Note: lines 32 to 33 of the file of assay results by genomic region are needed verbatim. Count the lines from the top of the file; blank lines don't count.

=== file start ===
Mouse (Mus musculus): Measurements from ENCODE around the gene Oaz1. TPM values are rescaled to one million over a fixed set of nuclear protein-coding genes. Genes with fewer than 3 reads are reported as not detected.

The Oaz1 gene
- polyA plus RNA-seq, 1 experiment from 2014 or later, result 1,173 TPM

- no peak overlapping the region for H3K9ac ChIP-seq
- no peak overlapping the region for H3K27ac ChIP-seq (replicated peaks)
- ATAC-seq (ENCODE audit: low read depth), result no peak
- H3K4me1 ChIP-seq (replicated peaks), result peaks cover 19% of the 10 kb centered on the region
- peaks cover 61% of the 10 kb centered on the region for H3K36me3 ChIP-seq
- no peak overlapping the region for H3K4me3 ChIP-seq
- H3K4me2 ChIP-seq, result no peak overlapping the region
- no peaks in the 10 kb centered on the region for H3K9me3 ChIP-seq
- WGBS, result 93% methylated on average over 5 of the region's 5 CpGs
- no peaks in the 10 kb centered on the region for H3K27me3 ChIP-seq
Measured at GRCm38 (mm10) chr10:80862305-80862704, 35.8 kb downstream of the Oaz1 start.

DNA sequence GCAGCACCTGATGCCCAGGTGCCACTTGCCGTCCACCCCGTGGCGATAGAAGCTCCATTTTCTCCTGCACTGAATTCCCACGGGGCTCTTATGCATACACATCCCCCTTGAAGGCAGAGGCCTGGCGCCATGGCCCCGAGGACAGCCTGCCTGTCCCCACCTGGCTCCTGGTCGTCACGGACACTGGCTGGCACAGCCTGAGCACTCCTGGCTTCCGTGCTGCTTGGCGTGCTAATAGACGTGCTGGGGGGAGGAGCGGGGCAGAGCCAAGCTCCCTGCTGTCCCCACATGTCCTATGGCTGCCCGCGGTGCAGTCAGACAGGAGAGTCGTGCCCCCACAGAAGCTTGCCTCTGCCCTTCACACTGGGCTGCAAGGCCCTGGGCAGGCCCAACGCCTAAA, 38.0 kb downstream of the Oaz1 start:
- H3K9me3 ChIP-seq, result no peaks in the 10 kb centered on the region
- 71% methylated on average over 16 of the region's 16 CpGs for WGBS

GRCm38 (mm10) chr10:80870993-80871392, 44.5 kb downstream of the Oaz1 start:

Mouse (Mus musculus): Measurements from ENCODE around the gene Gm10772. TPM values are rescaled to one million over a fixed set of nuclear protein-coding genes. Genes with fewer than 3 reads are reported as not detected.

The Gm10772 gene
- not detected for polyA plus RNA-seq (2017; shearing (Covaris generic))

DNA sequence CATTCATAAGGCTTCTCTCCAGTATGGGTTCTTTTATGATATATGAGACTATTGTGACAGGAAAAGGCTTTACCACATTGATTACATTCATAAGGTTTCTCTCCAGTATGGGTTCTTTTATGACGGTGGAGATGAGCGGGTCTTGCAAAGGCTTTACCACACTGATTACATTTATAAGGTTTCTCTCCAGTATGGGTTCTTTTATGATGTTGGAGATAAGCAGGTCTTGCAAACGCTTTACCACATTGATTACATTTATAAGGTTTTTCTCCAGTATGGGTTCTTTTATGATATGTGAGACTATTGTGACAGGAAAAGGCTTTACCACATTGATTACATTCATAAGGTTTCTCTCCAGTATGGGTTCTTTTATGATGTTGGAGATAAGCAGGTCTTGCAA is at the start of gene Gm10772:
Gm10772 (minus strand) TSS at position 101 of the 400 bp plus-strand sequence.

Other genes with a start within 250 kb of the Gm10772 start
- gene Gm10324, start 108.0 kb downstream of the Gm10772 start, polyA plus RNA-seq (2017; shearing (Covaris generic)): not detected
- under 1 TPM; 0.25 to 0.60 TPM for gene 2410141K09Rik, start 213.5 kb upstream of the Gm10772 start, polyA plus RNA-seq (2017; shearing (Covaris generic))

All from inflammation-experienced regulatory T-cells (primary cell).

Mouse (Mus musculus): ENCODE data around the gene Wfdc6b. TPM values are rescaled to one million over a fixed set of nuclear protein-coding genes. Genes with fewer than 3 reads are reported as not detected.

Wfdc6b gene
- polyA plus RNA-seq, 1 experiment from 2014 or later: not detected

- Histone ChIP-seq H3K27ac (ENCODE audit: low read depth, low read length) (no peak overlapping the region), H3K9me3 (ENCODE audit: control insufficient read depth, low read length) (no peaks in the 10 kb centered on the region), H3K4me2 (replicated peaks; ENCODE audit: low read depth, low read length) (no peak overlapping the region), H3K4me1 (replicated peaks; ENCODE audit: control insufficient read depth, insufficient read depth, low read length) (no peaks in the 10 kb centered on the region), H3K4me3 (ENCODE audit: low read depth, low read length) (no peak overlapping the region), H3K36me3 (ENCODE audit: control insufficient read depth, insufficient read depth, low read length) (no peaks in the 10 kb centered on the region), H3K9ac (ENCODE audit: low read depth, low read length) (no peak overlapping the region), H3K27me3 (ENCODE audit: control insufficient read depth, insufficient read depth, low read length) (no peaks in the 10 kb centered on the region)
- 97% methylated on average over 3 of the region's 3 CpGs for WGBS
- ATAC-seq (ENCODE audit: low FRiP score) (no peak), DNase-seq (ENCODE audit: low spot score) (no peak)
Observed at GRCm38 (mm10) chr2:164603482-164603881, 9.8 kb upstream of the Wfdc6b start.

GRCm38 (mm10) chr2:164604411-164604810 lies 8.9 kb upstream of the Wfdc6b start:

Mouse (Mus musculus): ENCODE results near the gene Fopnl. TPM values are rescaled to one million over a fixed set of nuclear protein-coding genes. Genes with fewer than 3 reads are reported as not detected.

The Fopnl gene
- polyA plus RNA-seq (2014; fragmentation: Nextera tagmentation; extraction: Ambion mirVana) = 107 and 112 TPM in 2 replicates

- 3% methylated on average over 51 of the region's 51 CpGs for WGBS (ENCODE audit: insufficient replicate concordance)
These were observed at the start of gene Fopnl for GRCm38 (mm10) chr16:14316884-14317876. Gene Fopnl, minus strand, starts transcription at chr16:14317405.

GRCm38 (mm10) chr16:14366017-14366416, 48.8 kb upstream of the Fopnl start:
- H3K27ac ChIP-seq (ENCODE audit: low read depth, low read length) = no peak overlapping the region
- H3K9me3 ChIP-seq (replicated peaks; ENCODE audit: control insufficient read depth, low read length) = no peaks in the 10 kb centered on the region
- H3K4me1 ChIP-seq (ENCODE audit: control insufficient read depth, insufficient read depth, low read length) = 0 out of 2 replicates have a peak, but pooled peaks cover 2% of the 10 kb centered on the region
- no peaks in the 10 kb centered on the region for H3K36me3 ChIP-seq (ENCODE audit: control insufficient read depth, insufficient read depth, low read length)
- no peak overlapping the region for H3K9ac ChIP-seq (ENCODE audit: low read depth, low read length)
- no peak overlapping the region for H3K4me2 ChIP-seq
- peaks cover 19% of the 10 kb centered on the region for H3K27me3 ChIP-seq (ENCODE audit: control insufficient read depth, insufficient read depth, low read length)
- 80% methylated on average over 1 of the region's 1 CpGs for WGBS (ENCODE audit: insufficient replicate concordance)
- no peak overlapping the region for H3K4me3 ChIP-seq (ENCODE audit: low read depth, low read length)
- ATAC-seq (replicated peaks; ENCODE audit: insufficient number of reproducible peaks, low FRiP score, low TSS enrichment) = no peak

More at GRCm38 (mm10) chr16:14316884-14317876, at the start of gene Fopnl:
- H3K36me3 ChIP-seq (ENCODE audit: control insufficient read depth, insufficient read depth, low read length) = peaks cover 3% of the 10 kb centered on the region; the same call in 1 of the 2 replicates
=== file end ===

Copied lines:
- 97% methylated on average over 3 of the region's 3 CpGs for WGBS
- ATAC-seq (ENCODE audit: low FRiP score) (no peak), DNase-seq (ENCODE audit: low spot score) (no peak)